There are a wide variety of services that can fall into the category of website tracking software, including heatmaps, funnels, user polls, surveys, visitor recordings and more.

Basically, any kind of software that collects data about the ways in which your visitors interact with your site can be considered website tracking software.

Screenshot of Hotjar's homepage

We recommend: Hotjar

Whereas there are a multitude of smaller software companies that focus in on just one website tracking service, Hotjar offers an array of useful tools.

Hotjar tools include:

  • Click, move, scroll, download and share heatmaps that can also be split by device type
  • Visitor recordings that allow you to replay sessions of real site visitors
  • Conversion funnels that identify on which page and at which step the most visitors are leaving your site
  • Form analysis that can help you to discover which fields take too long to fill, which are left blank and why your visitors abandon your form and page
  • A customizable widget that allows you to create pop-up feedback polls
  • Responsive surveys that can be distributed through web links and emails, or featured your site just before your visitors abandon the page in order to discover what their concerns are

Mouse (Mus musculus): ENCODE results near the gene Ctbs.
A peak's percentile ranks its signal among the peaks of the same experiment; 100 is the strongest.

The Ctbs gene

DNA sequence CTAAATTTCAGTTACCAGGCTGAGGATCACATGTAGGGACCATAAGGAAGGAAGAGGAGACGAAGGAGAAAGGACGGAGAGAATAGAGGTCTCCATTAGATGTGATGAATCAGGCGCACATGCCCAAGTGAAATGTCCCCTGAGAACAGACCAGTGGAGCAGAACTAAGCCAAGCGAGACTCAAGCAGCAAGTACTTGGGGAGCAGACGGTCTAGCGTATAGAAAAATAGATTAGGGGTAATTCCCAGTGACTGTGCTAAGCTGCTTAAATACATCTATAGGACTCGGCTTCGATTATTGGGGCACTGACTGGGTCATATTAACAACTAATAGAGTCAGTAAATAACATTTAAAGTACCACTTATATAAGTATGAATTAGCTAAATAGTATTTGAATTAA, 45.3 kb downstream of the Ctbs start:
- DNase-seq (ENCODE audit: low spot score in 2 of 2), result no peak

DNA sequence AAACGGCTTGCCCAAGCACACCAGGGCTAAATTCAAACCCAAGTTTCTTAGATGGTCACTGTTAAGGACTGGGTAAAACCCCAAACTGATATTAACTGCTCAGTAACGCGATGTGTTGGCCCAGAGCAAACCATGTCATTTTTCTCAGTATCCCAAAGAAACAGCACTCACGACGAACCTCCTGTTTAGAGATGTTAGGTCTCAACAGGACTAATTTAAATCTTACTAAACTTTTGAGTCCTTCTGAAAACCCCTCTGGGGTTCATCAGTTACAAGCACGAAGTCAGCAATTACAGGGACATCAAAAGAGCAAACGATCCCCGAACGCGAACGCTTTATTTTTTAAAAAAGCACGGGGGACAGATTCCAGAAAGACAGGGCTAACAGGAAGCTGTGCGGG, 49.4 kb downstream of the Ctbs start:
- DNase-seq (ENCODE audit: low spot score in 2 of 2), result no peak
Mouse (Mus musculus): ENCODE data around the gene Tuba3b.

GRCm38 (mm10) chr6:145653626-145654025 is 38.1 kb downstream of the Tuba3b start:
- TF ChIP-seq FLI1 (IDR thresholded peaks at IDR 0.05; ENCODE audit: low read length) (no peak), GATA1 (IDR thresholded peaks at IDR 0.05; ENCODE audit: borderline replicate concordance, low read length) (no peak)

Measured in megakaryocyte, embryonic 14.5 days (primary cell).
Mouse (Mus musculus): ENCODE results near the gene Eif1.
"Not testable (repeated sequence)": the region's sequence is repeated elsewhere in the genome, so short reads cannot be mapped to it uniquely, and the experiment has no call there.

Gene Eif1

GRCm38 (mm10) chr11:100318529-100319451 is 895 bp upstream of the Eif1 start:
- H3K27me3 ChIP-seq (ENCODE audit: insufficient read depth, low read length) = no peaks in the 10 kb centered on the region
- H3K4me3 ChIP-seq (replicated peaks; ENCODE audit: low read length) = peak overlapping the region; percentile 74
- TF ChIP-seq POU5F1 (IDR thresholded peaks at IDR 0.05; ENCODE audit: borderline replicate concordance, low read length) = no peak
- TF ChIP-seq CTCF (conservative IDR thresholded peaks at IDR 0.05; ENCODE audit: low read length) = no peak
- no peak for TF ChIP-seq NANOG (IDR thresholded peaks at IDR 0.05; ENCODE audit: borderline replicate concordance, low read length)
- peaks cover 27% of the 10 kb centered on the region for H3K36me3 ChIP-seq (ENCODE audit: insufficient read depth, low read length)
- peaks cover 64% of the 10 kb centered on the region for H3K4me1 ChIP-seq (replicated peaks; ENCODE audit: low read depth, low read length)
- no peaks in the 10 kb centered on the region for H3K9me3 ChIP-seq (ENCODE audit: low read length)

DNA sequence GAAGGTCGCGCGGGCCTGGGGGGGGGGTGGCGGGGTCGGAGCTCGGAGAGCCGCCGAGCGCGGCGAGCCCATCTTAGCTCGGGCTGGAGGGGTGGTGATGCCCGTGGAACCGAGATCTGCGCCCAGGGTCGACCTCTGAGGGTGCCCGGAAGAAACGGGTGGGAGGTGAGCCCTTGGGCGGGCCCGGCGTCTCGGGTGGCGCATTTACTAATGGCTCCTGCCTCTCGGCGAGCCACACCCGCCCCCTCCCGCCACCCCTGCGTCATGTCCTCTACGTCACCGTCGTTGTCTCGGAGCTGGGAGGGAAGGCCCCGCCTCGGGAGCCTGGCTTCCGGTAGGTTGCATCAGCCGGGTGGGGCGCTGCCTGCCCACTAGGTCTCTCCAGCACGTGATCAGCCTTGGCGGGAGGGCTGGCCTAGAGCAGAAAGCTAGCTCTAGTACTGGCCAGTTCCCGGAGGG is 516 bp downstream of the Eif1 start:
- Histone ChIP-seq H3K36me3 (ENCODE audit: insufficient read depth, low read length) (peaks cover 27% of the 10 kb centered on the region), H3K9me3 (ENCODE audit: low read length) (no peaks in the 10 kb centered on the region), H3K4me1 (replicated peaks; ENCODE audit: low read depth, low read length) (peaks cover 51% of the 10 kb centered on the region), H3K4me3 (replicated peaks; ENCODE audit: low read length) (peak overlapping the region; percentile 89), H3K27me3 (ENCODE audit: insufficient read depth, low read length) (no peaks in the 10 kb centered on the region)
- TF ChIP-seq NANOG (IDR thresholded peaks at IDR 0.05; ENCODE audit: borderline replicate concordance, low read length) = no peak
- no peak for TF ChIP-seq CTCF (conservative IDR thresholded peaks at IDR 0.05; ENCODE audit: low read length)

• The ability to recruit test users in order to get instant feedback on your site

Hotjar’s free service is able to collect data from 2000 page views a day and will give you access to up to 300 visitor recordings and 3 heatmaps, forms, funnels, polls and surveys. Unlimited users can be added to your account and Hotjar will also store your data for a full year.

While we’d normally recommend free services when possible, it’s probably worth paying for Hotjar’s Plus plan to begin with.

For just under £25 a month you can collect data from 10,000 page views a day and have unlimited services and reports. Plus there’s even a 15-day free trial for you to test out whether you like their software or not.


Lead generation doesn’t have to be an expensive endeavour.

What’s important is that you put real effort into all of your interactions with potential leads - whether that’s through educational and informative blog posts, social media interactions or even just a chat on the phone.

If you believe in your business’ ability to help its customers then all you have to do is let that shine through.

Ultimately, these tools are just there to help you meet potential leads on their level. The rest is up to you.